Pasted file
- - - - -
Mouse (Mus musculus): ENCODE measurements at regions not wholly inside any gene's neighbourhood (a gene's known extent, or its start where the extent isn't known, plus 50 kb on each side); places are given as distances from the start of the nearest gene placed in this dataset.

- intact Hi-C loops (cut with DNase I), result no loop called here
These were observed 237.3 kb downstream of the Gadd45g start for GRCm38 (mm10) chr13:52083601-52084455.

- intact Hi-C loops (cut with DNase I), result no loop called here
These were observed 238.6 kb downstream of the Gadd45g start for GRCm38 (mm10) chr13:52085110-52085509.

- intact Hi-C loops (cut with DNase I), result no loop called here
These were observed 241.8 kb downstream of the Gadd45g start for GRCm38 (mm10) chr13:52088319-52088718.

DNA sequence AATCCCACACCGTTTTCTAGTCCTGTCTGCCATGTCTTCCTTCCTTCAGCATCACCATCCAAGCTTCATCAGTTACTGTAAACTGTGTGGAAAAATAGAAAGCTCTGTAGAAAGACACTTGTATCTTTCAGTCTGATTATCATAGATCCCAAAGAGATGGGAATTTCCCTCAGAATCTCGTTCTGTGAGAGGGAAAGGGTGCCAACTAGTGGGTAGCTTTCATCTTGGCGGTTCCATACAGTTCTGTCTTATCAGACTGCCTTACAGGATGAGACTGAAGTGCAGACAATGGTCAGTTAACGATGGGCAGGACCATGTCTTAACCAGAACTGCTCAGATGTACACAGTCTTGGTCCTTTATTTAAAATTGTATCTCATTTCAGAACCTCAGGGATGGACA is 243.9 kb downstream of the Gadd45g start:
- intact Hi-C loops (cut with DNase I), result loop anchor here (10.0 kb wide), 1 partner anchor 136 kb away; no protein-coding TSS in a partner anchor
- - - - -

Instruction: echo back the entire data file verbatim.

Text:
Mouse (Mus musculus): ENCODE measurements at regions not wholly inside any gene's neighbourhood (a gene's known extent, or its start where the extent isn't known, plus 50 kb on each side); places are given as distances from the start of the nearest gene placed in this dataset.

- intact Hi-C loops (cut with DNase I), result no loop called here
These were observed 237.3 kb downstream of the Gadd45g start for GRCm38 (mm10) chr13:52083601-52084455.

- intact Hi-C loops (cut with DNase I), result no loop called here
These were observed 238.6 kb downstream of the Gadd45g start for GRCm38 (mm10) chr13:52085110-52085509.

- intact Hi-C loops (cut with DNase I), result no loop called here
These were observed 241.8 kb downstream of the Gadd45g start for GRCm38 (mm10) chr13:52088319-52088718.

DNA sequence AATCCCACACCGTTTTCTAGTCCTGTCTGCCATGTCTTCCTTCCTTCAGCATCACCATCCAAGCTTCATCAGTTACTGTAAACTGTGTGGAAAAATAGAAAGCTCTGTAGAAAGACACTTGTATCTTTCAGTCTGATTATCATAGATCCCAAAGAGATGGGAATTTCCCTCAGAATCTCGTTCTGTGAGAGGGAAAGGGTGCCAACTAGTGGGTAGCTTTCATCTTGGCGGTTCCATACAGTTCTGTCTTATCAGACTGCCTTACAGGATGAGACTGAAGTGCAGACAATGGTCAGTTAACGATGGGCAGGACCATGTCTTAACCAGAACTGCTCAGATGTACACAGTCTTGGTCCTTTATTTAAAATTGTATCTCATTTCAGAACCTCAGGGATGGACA is 243.9 kb downstream of the Gadd45g start:
- intact Hi-C loops (cut with DNase I), result loop anchor here (10.0 kb wide), 1 partner anchor 136 kb away; no protein-coding TSS in a partner anchor